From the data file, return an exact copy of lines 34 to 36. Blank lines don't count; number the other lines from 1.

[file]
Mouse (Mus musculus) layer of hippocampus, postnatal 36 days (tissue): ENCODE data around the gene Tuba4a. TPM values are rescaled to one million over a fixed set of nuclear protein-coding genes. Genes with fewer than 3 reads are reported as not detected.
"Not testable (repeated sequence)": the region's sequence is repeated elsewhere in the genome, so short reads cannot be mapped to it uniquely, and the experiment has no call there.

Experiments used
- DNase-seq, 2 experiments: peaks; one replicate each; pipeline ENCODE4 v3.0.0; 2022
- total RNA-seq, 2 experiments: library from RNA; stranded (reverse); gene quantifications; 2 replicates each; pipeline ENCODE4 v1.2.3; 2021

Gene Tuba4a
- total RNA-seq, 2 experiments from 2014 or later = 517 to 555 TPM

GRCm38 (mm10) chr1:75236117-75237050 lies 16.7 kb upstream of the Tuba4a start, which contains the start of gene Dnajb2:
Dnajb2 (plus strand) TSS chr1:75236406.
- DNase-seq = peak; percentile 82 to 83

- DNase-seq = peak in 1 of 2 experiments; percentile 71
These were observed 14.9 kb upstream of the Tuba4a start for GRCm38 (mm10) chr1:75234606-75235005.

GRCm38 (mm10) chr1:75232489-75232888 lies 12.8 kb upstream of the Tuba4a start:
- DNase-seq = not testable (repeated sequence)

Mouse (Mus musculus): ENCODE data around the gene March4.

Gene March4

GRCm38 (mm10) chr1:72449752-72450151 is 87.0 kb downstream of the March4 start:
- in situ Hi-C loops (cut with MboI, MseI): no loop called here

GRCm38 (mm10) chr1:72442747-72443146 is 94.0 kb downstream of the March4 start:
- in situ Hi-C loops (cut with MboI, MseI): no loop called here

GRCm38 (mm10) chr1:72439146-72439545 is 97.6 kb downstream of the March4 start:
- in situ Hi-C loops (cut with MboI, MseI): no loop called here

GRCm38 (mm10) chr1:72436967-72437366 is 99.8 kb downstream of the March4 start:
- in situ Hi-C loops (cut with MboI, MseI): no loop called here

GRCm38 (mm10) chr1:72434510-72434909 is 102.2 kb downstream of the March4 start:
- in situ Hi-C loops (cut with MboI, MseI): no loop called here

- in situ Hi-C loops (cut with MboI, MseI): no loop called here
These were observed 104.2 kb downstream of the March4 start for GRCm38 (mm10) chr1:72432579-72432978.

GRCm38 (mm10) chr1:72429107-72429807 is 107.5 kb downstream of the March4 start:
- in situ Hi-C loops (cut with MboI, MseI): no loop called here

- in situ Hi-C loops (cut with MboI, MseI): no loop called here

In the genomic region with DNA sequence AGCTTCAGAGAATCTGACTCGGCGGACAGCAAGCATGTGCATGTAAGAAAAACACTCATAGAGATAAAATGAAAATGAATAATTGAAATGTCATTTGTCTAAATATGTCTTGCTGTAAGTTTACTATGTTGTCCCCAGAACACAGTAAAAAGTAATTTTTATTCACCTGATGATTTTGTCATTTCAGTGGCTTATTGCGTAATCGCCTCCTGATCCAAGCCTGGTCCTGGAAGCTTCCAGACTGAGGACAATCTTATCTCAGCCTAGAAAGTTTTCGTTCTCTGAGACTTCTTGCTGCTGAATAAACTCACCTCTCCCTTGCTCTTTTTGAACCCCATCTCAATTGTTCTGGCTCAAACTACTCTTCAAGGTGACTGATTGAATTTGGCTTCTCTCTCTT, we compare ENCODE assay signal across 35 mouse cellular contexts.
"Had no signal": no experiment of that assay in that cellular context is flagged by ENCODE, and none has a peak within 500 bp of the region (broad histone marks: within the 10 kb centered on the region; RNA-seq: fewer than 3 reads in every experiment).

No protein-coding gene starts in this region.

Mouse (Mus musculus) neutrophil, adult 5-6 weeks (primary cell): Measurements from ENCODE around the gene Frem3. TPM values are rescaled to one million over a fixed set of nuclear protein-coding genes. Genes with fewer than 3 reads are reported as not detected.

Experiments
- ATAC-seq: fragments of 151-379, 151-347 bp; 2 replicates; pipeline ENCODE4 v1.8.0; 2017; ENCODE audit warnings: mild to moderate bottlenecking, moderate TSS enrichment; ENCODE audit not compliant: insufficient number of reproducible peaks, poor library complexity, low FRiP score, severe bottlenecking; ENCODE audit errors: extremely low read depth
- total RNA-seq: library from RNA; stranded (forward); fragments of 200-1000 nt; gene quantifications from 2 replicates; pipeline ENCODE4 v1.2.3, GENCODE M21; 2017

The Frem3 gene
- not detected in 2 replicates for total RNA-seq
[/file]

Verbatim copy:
No protein-coding gene starts in this region.

Mouse (Mus musculus) neutrophil, adult 5-6 weeks (primary cell): Measurements from ENCODE around the gene Frem3. TPM values are rescaled to one million over a fixed set of nuclear protein-coding genes. Genes with fewer than 3 reads are reported as not detected.

Experiments